“Since July 2009, the market has continued to accept below-prime auto ABS,” he said, touting securitizations by eight sources, including AmeriCredit, Prestige, Tidewater and Santander. “Spreads are widening, making it more lucrative for investors.”

Requirements for selling securities on the ABS market haven’t changed much, but investors and their analysts are taking a closer look at the lending practices of finance sources. What they really want is a better read on how those portfolios will perform
going forward.

The one thing that could change things is the Securities and Exchange Commission’s proposed Regulation AB. Among other requirements, it would require that ABS issuers retain 5 percent of the risk as a condition of sell eligibility. The biggest change would involve private companies, as the proposed regulation would require that they disclose their business practices and performance to access the ABS market.

Through May 31 of this year, 24 transactions on the ABS market have been completed to the tune of $19.14 billion. That’s a marked increase from the 11 transactions, worth $13.15 billion, completed in all of 2009. More importantly, said Amy Martin, a senior director with Standard & Poor’s, the expiration of the Term Asset-Backed Securities Loan Facility had little impact on investor appetite.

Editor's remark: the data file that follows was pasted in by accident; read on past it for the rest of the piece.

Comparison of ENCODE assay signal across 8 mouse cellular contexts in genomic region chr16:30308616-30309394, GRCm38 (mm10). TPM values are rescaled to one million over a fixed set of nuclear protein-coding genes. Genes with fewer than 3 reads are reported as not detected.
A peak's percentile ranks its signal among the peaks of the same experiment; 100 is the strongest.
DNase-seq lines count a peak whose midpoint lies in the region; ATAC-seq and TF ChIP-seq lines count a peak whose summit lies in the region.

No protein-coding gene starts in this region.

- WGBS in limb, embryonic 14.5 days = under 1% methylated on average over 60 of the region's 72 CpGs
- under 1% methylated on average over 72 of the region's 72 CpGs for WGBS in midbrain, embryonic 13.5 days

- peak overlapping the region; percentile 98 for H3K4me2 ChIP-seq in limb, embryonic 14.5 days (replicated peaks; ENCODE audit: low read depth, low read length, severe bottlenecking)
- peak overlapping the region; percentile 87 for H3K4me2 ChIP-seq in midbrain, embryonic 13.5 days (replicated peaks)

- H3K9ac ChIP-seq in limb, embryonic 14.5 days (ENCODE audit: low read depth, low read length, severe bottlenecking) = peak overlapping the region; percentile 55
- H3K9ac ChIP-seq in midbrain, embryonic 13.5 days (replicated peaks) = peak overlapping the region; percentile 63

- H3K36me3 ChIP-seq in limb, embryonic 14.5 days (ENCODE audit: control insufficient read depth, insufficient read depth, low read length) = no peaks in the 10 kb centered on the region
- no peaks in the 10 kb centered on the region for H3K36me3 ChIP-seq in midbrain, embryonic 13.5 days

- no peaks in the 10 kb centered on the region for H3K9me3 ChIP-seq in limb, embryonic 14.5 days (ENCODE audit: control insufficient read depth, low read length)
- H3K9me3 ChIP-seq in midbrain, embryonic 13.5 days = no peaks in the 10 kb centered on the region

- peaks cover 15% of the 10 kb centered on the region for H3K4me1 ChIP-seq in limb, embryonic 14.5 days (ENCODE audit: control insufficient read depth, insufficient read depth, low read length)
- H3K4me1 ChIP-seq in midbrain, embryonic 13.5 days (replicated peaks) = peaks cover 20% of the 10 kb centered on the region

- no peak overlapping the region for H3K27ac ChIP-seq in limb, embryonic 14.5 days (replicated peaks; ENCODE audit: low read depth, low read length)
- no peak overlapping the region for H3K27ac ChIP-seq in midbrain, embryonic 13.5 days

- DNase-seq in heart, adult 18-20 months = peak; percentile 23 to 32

“Not only are investors buying subordinates, they are buying subprime auto,” said Martin, who added that April marked the rebirth of subprime auto ABS. “Subprime and below-prime lending has been on its way back since late last year, and nothing that’s happened this year has changed that.”

The key, she said, has been tighter lending standards, which led to 95 upgrades of auto-related securities last year and 42 through May 26.

One company that has benefited from the turnaround is AmeriCredit, which has been the beneficiary of 10 of those upgrades. As Berce said, it’s a testament to what his company learned during the downturn.

“I feel much better standing here today than I would have a year ago,” said Berce, who described AmeriCredit as being on its fourth corporate life. “I think the positive trends are in place and are sustainable.”

Mispriced loans led to the company’s first near-death experience in the early ’90s. The company then used up its second life weathering the recession of the early 2000s. AmeriCredit’s third life was claimed in December 2007, when the credit crisis claimed the bond insurance industry and shut down the ABS market.


Industry Still Missing Key Buying Segment